Just 3% of primary care physician compensation comes from quality measures. The rest? Productivity.
There's plenty of talk about outcome-based reimbursement, accountable care and otherwise preparing for a healthcare economy based on quality and health, not productivity and sick care. And that is clearly where things are headed.
But pay for outcomes isn't here yet.
So primary care physicians are in a tough spot, asked to focus on chronic disease outcomes and population management, while actually getting paid for volume. It's hard to focus on wellness while handling 40 to 60 sick patients a day.
There's new evidence that reimbursement isn't keeping track with rhetoric: According to the MGMA Physician Compensation and Production Survey: 2013 Report Based on 2012 Data, primary care physicians report that 3% of their total compensation is based on measures of quality. Specialists? Just 2% of their compensation is quality based. The money just isn’t there yet. For physicians, practically speaking, it’s all still about sick care and doing as many visits or procedures as possible.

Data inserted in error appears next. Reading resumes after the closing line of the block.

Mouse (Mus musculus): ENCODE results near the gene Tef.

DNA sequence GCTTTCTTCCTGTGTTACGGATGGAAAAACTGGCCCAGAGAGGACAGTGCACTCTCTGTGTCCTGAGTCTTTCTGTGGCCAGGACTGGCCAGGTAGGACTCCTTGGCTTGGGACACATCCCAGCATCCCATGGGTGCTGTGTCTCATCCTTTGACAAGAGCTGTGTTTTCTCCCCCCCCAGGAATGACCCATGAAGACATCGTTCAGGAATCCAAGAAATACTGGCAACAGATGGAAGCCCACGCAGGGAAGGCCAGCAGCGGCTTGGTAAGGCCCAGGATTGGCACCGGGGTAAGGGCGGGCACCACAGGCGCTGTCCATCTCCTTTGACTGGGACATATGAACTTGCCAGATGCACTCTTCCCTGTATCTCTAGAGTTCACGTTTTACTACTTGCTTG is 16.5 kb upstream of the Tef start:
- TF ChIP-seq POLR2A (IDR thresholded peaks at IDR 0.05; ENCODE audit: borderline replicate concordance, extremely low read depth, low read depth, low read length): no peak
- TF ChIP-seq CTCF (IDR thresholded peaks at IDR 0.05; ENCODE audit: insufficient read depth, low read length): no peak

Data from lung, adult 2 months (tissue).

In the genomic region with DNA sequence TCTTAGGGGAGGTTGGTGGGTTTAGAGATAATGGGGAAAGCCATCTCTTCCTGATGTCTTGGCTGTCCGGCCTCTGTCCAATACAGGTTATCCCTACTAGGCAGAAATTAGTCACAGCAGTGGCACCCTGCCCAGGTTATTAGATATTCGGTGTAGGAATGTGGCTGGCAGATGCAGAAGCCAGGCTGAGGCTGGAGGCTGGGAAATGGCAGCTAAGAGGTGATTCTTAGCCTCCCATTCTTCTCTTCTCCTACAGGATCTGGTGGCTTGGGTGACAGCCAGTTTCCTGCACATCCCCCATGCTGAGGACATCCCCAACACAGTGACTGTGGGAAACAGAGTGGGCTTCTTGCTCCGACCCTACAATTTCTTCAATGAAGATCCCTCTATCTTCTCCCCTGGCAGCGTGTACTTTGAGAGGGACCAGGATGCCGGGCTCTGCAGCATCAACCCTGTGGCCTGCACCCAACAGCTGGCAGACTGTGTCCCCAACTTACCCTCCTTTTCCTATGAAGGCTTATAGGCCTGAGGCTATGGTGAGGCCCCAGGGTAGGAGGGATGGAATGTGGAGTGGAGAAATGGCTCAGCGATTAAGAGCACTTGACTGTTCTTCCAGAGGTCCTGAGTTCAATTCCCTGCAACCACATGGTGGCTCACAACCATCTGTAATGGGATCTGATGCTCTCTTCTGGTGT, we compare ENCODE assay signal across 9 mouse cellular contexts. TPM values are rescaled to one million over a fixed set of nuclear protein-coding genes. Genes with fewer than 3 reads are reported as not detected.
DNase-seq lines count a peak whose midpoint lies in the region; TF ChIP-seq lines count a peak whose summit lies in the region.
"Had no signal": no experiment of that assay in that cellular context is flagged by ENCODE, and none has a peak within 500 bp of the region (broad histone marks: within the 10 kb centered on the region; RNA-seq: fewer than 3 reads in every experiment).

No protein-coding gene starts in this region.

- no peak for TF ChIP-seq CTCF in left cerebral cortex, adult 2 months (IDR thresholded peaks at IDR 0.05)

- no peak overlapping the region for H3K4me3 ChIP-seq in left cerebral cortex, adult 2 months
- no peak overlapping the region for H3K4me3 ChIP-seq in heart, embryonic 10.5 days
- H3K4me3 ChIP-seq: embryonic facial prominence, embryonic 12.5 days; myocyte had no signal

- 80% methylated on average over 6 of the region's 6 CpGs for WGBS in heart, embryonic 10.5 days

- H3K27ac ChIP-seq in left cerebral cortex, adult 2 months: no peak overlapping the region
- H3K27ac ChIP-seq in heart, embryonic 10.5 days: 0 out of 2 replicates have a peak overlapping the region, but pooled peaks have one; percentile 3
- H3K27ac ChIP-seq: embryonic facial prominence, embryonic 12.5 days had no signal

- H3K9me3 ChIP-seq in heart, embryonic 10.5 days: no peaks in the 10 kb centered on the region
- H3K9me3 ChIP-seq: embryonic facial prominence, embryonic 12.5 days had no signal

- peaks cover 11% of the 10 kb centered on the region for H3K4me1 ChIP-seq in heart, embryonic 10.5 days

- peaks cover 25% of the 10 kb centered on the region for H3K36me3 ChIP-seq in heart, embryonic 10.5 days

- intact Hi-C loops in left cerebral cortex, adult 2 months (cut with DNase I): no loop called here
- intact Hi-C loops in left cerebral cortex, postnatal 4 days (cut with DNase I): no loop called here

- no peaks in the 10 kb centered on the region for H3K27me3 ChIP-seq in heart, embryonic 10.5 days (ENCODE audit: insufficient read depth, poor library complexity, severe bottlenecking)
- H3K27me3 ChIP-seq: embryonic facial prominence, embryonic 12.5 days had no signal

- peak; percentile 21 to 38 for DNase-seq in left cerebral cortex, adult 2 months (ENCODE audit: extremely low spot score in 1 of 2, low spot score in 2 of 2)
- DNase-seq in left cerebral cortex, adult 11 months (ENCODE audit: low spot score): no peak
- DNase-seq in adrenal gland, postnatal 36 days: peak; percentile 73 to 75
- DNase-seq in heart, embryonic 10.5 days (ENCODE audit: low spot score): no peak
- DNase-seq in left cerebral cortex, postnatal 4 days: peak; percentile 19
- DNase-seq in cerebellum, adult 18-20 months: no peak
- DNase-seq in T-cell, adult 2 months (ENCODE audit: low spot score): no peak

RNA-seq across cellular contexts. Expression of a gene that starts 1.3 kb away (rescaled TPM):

A new HFMA study finds the same: Although 72% of the hospitals surveyed said their main goal in employing physicians is "improved care coordination," they don't pay that way. Hospitals aren't paying physicians mostly for improved care and outcomes. Rather, 77% of current physician agreements are based on producitvity or volume, according to HFMA.
Outcome-based payment will come. “Quality and patient satisfaction metrics are not yet dominant components of physician compensation plans right now. However, as reimbursement models continue to shift, the small changes we’ve observed recently will gain momentum,” as Susan L. Turney, MD, MGMA-ACMPE President and CEO, puts it.
But for now, you'll need to pump out volume.